MARQUETTE, Mich. (WJMN) – Just like any athletes, the dogs planning to run in this weekend’s races had to pass a physical in order to compete.
Vet teams will be working with mushers to make sure everyone stays safe throughout the entirety of the U.P. 200.
“The typical dog that we’re going to see at a mid-distant event like this is usually going to be a hybrid dog or a crossbreed dog,” said Tom Gustafson, the chief veterinarian of the U.P. 200, Midnight Run, and Jack Pine 300. “As a group, they’re referred to as Alaskan Huskies. So, these are dogs that are bred and developed for their athletic traits and their abilities to run in these sorts of weather conditions and also do that distances that we’re talking about.”
Friday morning, mushers and their team took part in a pre-race vet check. Each dog met with a veterinary team to undergo a physical examination.
The purpose of that is to get some baseline values so we can take tracks of things during the course of the race to evaluate how the dogs are adapting to the race conditions making certain that they are staying safe on the trail,” said Gustafson.
“You know the vets are a big part of this race,” said Warde Wallin, who has mushed in the U.P. 200 since 1995. “They’ve got a great vet team and they’ve always had here. Since I’ve been doing it so long I know the majority of the vets very well and I’m very appreciative of what they do.”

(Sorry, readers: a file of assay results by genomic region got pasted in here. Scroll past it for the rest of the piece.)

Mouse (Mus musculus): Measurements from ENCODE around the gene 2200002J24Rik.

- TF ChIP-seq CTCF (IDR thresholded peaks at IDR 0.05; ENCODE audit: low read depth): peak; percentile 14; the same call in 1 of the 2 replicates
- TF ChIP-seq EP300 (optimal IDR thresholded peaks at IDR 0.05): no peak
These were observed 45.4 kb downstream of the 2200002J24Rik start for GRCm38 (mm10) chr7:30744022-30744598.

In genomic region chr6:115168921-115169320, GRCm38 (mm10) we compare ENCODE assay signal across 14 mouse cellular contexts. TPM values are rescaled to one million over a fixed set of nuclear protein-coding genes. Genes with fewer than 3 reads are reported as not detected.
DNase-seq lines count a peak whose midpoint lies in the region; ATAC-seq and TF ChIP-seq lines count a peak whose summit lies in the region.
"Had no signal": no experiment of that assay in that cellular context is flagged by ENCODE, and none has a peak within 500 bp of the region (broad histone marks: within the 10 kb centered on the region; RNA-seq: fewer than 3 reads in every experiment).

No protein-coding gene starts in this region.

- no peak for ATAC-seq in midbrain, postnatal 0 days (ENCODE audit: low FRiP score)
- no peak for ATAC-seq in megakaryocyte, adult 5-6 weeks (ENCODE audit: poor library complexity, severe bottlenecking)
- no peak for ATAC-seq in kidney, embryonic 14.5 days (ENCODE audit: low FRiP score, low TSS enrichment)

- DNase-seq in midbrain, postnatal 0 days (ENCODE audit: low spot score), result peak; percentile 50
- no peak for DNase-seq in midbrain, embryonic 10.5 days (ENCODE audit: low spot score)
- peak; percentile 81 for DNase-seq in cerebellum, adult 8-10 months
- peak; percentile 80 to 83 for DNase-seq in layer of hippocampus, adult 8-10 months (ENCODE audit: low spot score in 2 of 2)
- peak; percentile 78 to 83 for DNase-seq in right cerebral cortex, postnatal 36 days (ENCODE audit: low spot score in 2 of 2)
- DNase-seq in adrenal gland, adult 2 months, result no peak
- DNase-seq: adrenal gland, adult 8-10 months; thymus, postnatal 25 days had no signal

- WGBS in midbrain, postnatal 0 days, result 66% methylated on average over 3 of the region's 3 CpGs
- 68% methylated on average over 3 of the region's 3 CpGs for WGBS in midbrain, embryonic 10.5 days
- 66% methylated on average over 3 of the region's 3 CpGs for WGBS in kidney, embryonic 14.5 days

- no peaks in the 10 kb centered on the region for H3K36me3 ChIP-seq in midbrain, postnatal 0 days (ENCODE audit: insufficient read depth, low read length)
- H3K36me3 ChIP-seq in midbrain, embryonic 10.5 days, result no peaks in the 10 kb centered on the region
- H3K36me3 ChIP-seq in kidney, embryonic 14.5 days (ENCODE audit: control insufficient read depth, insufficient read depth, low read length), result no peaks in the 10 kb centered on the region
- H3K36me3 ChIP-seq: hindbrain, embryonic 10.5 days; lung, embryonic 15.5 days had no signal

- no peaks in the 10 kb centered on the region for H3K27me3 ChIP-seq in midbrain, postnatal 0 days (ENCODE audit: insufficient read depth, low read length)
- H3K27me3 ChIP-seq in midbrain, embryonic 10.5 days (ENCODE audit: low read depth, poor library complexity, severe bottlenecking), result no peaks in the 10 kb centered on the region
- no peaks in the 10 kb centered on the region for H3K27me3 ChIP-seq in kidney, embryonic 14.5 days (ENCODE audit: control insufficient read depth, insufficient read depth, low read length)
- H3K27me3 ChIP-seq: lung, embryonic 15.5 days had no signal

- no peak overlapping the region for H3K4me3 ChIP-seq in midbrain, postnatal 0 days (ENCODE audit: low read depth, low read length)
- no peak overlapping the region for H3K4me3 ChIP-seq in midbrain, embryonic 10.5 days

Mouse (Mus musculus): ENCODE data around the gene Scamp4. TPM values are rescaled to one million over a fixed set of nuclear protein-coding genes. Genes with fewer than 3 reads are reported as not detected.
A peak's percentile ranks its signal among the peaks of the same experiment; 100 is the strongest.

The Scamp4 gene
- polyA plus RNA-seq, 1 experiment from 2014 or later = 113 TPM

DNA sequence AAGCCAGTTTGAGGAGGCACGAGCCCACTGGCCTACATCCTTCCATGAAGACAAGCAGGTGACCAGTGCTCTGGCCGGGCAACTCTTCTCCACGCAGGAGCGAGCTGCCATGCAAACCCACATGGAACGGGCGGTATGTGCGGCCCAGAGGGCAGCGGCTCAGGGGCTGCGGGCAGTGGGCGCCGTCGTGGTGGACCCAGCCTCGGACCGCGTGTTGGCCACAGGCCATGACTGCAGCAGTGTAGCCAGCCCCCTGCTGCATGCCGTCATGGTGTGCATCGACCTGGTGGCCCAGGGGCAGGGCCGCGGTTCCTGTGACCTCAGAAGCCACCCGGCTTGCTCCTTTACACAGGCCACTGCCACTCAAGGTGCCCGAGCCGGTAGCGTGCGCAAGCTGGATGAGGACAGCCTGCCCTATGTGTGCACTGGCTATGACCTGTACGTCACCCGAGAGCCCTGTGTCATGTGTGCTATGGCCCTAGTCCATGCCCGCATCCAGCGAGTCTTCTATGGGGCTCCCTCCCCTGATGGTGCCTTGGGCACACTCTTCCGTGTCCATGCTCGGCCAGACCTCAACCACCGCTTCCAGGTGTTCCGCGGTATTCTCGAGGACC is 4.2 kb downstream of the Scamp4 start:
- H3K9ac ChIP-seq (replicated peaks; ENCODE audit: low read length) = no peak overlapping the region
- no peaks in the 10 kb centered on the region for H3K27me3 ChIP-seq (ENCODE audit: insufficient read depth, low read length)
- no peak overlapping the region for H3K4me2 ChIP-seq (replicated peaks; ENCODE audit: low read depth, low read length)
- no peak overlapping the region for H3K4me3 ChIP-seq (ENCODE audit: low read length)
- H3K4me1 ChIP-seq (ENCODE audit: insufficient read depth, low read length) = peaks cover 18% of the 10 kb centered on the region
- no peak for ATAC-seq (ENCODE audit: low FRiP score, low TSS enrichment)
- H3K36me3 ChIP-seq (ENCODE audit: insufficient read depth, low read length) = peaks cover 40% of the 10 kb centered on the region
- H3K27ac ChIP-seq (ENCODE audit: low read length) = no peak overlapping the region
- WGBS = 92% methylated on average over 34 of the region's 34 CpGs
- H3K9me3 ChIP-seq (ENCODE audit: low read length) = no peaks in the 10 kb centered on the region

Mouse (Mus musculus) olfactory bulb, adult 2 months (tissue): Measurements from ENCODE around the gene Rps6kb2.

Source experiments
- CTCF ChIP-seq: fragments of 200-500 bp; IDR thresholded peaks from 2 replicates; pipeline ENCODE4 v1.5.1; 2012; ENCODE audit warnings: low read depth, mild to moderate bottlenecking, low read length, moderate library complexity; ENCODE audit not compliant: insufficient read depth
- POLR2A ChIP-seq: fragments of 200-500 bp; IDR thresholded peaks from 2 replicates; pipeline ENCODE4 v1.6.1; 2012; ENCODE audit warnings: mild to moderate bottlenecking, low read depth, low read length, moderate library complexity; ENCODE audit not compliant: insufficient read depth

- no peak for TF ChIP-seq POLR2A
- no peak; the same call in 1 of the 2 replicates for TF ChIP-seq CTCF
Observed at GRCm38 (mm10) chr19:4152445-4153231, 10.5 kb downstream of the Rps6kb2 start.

Vets spent time with each dog running through multiple tests to make sure they were ready to take the trail.
“The key things that we look at to help us evaluate the dogs, one is their heart rates, so we’re going to listen to that,” said Gustafson. “We’re also going to listen to make sure their heart has a normal rhythm. We’re also going to assess what’s called their body condition score which is a level of muscling and body fat that they have on them. So, that gives us an idea of their reserve. Then we’ll do a brief muscle-skeletal exam to make sure we’re certain that there aren’t any problems that may be aggravated on the trail.”
“Well, they’re checking hydration, and they’re checking feet for any fissures in between the paws and then they’re doing the heart rate,” said Wallin. “The big thing is the heart rate. If a dog has too high of a heart rate then they will come back and check it a little bit later. Sometimes younger dogs at a vet check, especially if it’s their first vet check might be a little excited so they might have a little higher heart rate. Usually, they will settle down, the vets will come back and they will test it again.”
Vet teams are available for the mushers around the clock in case of an emergency.
“The dogs will have a mandatory checkpoint and Wetmore going up to Grand Marias,” said Gustafson. “At Grand Marais, we have a veterinary team available if there are any concerns. Then Wetmore downbound they will undergo another mandatory exam. Again, we’ll have a vet team at the finish.”
“You know the vets are there to help you. They’re not there to stop a dog from running. They want to assist you, they want to make sure as many dogs get to the finish line. There are little things that are going to happen, you’re going to get a sore wrist, dogs are going to be stiff. I mean, leaving checkpoints I’m pretty stiff and my body and it’s the same for the dog.”